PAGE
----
Your practice can also form alliances with specialists and build close relationships with other professionals who have technical knowledge in certain areas. These professionals can be called on to assist with specific client matters as they arise. Typically, specialists invoice your firm, which can choose to pass the fee on to clients or absorb it.

Your firm can also consider joining a professional network. The 2015 Global SMP Survey found that training, conferences, and workshops was one of the top four benefits of joining a network, as the information networks provide is usually of a very high standard.

Small firms can build “buddy networks” and check with each other on issues before escalating client matters to the higher level, and costs, of specialist advisers. These types of informal network tend to be based on relationships established through professional associations. They may meet regularly or not at all, depending on the needs of the group.

Your practice could join a local business association, which can provide information and support in other business-related areas, such as human resources or occupational health and safety. Examples include chambers of commerce and industry organizations. They also provide an opportunity to network and become known in another circle of business people.

Standard-Setting Boards

The international standard-setting boards provide helpful information covering changes to standards, which includes Basis for Conclusions, At a Glance, and Question and Answer publications. Practitioners can also keep up-to-date with future developments by following their respective work plans.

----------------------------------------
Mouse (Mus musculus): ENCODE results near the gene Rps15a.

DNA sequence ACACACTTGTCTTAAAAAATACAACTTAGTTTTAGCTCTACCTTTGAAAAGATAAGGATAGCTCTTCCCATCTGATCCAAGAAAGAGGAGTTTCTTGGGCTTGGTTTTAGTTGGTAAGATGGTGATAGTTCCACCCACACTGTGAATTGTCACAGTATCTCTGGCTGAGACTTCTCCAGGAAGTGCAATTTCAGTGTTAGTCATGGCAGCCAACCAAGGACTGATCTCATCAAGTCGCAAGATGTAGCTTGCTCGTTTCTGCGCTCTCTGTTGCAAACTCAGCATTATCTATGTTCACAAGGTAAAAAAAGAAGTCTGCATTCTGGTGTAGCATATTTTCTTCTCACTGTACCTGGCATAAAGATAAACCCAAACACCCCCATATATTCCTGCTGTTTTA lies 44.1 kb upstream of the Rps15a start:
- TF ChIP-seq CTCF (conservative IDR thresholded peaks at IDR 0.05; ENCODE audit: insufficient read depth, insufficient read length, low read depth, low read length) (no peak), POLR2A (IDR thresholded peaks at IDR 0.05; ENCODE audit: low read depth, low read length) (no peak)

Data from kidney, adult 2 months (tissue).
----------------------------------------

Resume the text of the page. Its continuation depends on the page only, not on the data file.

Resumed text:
The International Auditing and Assurance Standards Board (IAASB) and International Ethics Standards Board for Accountants (IESBA) launched dedicated websites as a source for understanding and effective implementation of the new and revised Auditor Reporting standards and Responding to Non-compliance with Laws and Regulations (NOCLAR), respectively.

Additional information is available in the Guide to Practice Management for Small- and Medium-Sized Practices, which includes a section on internal and external strategies for coping with increased regulation.

The Global Knowledge Gateway also includes a number of articles, videos, and resources on these topics.

Regulations & Standards

Please see other articles on attracting new clientscompetition and pressure to lower fees for further information and guidance.

 

Mats Olsson

Partner, Adrian & Partners AB

Mats Olsson is partner and one of the founders of Adrian & Partners AB. Adrian & Partners is a medium-sized practice in Gothenburg, Sweden, that works primarily with small- and medium-sized owner-led client companies. He has higher education in accounting as well as business law. Mr. Olsson was previously the Deputy Chair of  the IFAC SMPC and chair of its Task Force for Small Business Support. See more by Mats Olsson

Christopher Arnold

Head of SME/SMP and Research, IFAC

Christopher Arnold is the head of SME/SMP and Research at IFAC. He was previously an Audit Manager for Deloitte and qualified as an accountant in a mid-tier accountancy practice in London (now called PKF-Littlejohn). Christopher started his career as a Small Business Policy Adviser at the Association of Chartered Certified Accountants (ACCA). See more by Christopher Arnold